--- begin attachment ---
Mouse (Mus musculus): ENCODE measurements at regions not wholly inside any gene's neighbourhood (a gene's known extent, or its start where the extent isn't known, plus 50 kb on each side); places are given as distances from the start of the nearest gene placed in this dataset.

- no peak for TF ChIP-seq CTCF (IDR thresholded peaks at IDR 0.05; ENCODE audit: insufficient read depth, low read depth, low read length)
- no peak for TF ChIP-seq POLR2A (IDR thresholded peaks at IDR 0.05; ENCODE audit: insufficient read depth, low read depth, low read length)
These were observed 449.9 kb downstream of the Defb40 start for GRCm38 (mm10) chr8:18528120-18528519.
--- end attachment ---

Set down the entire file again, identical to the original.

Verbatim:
Mouse (Mus musculus): ENCODE measurements at regions not wholly inside any gene's neighbourhood (a gene's known extent, or its start where the extent isn't known, plus 50 kb on each side); places are given as distances from the start of the nearest gene placed in this dataset.

- no peak for TF ChIP-seq CTCF (IDR thresholded peaks at IDR 0.05; ENCODE audit: insufficient read depth, low read depth, low read length)
- no peak for TF ChIP-seq POLR2A (IDR thresholded peaks at IDR 0.05; ENCODE audit: insufficient read depth, low read depth, low read length)
These were observed 449.9 kb downstream of the Defb40 start for GRCm38 (mm10) chr8:18528120-18528519.